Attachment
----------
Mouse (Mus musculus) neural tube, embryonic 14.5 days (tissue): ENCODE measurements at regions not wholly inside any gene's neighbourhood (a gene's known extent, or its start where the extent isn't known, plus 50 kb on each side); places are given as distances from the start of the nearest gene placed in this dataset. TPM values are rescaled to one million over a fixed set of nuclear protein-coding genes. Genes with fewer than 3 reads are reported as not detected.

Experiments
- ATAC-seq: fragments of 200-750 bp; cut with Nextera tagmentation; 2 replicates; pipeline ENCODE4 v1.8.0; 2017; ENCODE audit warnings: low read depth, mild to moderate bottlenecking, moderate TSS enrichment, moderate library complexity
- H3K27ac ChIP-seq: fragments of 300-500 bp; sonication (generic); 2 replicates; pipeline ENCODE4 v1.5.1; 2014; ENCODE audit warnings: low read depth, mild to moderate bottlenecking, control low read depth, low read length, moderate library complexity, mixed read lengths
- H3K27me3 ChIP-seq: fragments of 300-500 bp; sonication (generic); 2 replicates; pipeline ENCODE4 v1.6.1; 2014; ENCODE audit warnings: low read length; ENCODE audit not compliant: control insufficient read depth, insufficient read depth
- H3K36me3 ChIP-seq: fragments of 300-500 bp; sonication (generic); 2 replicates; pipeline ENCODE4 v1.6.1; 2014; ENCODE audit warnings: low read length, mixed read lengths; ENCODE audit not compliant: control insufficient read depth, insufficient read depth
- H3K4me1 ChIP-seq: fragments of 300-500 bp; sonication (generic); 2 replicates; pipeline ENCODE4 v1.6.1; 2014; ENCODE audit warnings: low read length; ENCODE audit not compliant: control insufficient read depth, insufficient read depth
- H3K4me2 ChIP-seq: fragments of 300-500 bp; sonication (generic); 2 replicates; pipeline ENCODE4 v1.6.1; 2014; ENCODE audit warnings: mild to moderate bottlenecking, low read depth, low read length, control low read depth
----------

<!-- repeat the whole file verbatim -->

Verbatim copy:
Mouse (Mus musculus) neural tube, embryonic 14.5 days (tissue): ENCODE measurements at regions not wholly inside any gene's neighbourhood (a gene's known extent, or its start where the extent isn't known, plus 50 kb on each side); places are given as distances from the start of the nearest gene placed in this dataset. TPM values are rescaled to one million over a fixed set of nuclear protein-coding genes. Genes with fewer than 3 reads are reported as not detected.

Experiments
- ATAC-seq: fragments of 200-750 bp; cut with Nextera tagmentation; 2 replicates; pipeline ENCODE4 v1.8.0; 2017; ENCODE audit warnings: low read depth, mild to moderate bottlenecking, moderate TSS enrichment, moderate library complexity
- H3K27ac ChIP-seq: fragments of 300-500 bp; sonication (generic); 2 replicates; pipeline ENCODE4 v1.5.1; 2014; ENCODE audit warnings: low read depth, mild to moderate bottlenecking, control low read depth, low read length, moderate library complexity, mixed read lengths
- H3K27me3 ChIP-seq: fragments of 300-500 bp; sonication (generic); 2 replicates; pipeline ENCODE4 v1.6.1; 2014; ENCODE audit warnings: low read length; ENCODE audit not compliant: control insufficient read depth, insufficient read depth
- H3K36me3 ChIP-seq: fragments of 300-500 bp; sonication (generic); 2 replicates; pipeline ENCODE4 v1.6.1; 2014; ENCODE audit warnings: low read length, mixed read lengths; ENCODE audit not compliant: control insufficient read depth, insufficient read depth
- H3K4me1 ChIP-seq: fragments of 300-500 bp; sonication (generic); 2 replicates; pipeline ENCODE4 v1.6.1; 2014; ENCODE audit warnings: low read length; ENCODE audit not compliant: control insufficient read depth, insufficient read depth
- H3K4me2 ChIP-seq: fragments of 300-500 bp; sonication (generic); 2 replicates; pipeline ENCODE4 v1.6.1; 2014; ENCODE audit warnings: mild to moderate bottlenecking, low read depth, low read length, control low read depth